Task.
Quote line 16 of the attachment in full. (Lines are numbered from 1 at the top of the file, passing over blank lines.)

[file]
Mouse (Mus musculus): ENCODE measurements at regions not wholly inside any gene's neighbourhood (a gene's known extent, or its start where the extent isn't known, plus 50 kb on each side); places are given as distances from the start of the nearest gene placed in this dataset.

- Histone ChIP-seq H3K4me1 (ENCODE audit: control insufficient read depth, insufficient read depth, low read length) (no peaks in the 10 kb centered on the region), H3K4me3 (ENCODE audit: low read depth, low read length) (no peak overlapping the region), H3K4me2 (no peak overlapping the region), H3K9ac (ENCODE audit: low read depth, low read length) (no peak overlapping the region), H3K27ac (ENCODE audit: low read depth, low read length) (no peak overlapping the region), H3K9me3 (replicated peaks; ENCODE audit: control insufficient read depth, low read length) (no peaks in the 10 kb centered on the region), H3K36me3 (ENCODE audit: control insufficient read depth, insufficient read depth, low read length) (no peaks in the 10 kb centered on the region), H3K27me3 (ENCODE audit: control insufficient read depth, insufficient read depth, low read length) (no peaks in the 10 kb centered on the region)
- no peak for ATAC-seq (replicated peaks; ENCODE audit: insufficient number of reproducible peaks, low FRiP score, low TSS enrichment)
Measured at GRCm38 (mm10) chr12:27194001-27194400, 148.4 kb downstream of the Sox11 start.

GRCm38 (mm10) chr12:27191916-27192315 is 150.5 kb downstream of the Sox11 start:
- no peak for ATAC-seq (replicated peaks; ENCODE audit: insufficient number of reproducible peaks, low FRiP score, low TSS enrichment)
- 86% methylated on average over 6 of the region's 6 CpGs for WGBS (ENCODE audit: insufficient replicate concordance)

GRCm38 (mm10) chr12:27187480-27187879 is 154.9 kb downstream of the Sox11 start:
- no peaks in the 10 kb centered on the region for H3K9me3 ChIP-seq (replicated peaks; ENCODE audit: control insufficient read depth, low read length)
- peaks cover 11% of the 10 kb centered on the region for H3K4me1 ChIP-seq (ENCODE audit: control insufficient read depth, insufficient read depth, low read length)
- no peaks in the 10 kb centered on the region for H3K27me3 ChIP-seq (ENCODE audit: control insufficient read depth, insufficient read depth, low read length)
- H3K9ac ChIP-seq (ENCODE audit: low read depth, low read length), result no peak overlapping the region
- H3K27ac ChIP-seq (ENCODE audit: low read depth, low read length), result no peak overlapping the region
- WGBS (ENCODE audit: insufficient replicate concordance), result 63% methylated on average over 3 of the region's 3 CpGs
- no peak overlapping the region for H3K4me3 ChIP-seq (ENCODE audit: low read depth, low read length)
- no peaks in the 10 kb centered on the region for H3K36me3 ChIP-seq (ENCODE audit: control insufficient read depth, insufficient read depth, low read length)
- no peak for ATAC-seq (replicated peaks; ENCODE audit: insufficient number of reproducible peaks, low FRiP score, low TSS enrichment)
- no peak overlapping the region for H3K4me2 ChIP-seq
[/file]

- no peaks in the 10 kb centered on the region for H3K36me3 ChIP-seq (ENCODE audit: control insufficient read depth, insufficient read depth, low read length)